St. Luke’s aims to double size of Mount Royal Medical Clinic in DuluthSt. Luke’s wants to double the size of its Mount Royal Medical Clinic as plans move forward for a large mixed-use development at the Woodland Middle School site next door.
By: Candace Renalls, Duluth News Tribune
St. Luke’s wants to double the size of its Mount Royal Medical Clinic as plans move forward for a large mixed-use development at the Woodland Middle School site next door.
The Duluth neighborhood clinic, which has been part of the St. Luke’s system since 1996, is 8,200 square feet.
St. Luke’s wants to expand it to 17,000 square feet, according to city documents.
The clinic, at 1400 Woodland Ave. in Duluth, is set back from the road at Elizabeth Street, with the planned expansion into a wooded area between the building and the avenue.
“Anyone looking at investment will think there’s a lot of potential here, and Mark Lambert’s project is a big part of it,” said Duluth Planning Commission President Drew Digby, referring to the Woodland site developer. “It’s a good time to invest. I’m sure it’s part of St. Luke’s thinking.”
St. Luke’s officials, however, aren’t talking, though the project has been devoid of controversy.
Ron Franzen, St. Luke’s vice president of support services, declined to be interviewed. And clinic managers did not return calls from the News Tribune.
Before expansion plans can proceed, the property’s zoning needs to be changed from residential urban (R-2) to mixed use-neighborhood (MU-N). That’s because the current R-2 zoning limits the building to 10,000 square feet, while MU-N would allow for a clinic up to 20,000 square feet.
“Right now we’re exploring options at Mount Royal,” said Mary Greene, a St. Luke’s spokeswoman. “So there’s really not much to tell quite yet. We don’t own the building, we lease it. The prep work is to see if the next expansion is even doable.”
More definite plans are revealed, however, in the city’s staff report on St. Luke’s rezoning request filed in late November. It reveals the pending purchase of the clinic by St. Luke’s. After leasing the property for 16 years, St. Luke’s is in the process of buying it. The deal should be completed Feb. 29, the report says.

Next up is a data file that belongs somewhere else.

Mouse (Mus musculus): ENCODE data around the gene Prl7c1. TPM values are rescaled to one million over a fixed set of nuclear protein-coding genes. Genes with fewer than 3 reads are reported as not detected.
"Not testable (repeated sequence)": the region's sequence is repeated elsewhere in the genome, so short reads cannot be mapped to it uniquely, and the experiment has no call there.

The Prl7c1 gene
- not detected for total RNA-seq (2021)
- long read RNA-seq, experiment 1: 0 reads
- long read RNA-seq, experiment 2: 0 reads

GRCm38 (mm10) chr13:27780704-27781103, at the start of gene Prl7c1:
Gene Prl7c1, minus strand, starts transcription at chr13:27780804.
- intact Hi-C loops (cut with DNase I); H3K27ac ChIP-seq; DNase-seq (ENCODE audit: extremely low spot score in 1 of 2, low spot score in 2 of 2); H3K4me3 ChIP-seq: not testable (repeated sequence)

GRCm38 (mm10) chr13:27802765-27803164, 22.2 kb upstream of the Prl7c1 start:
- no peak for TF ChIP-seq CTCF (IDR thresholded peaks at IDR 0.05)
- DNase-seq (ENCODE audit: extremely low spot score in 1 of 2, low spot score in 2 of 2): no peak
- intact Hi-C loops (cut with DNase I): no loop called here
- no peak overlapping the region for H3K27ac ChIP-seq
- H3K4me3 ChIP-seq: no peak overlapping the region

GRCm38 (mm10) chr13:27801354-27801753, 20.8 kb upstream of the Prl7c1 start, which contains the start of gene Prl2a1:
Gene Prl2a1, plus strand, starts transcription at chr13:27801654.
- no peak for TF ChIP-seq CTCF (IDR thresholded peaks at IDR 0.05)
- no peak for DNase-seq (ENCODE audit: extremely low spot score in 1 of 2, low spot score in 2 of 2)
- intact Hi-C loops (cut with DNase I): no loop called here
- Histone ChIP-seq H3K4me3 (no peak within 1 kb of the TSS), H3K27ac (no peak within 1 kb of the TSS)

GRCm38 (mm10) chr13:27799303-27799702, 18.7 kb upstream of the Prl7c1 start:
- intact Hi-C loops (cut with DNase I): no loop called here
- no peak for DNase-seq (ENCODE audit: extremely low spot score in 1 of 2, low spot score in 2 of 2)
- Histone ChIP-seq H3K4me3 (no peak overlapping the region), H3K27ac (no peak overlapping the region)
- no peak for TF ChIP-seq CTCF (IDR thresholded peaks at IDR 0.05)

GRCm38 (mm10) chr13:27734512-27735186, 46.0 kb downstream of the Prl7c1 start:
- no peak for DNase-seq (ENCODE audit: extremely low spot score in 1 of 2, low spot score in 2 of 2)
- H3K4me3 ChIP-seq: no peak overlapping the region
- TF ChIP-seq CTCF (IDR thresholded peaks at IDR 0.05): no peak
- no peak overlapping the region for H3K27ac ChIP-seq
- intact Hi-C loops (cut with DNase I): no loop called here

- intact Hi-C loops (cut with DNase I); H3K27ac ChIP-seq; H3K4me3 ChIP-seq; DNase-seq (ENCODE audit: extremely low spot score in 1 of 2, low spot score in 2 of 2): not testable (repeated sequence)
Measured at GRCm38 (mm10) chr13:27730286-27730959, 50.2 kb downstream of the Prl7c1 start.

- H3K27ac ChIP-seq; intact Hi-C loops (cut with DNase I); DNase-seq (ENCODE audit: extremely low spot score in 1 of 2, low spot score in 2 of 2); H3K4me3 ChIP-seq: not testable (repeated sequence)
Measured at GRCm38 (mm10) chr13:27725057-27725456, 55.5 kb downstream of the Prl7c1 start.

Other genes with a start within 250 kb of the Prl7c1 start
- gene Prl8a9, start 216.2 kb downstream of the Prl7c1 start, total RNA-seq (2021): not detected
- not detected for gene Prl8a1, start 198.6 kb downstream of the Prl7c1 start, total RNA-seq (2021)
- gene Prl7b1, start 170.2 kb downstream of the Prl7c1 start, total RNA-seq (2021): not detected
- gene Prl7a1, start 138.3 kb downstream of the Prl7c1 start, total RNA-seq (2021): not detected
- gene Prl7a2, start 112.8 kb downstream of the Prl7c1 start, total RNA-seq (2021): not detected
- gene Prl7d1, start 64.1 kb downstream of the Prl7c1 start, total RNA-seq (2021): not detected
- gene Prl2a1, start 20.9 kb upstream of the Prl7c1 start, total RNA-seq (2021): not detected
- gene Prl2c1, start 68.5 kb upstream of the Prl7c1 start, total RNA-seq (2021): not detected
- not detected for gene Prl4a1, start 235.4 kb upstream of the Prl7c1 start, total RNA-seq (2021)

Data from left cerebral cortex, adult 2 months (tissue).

Requesting a zoning change usually is made by applicants who mean business, Digby said.
“There’s a chance they would request it to see if it was possible,” he said. “In this case, they have a specific plan that they want to do.”
The request by St. Luke’s for the zoning change probably will go before the Duluth City Council for a vote Feb. 13. City staff members are supportive. And in a unanimous vote last month, the Duluth Planning Commission recommended its approval after only one neighbor spoke out against it, saying the Woodland Avenue-Elizabeth Street intersection already is very busy.
In citing reasons for the request, the city report says the current clinic’s layout and space isn’t efficient, and they need space for a few more doctors and to expand services for patients.
It also mentions the Woodland Middle School project. It argues for the zoning change because of the upcoming development of the Woodland school site and because the Mount Royal clinic needs to grow.
“Specifically we are requesting the Mt. Royal Clinic property be classified MU-N to allow for its growth now,” the report says.
Construction on the Woodland school site project is scheduled to start this summer with the targeted opening in 2013 or 2014.
Lambert, its developer, said he’s “very supportive” of the plans by St. Luke’s to expand the clinic.
“They’re good neighbors,” he said. “What they’re doing has a value, not only to the neighborhood, but citywide. We think it’s a great use, and they do a good job with their buildings.”
When asked whether the clinic’s expansion will benefit his project, Lambert said: “There’s possibly some synergy there. I think we complement each other.”
The 22-acre Woodland school site and an eastern portion of the clinic property already have been changed to the mixed use-neighborhood zoning St. Luke’s is seeking. That change was made in 2010 to set the stage for the kind of retail and off-campus housing hub Lambert plans to create.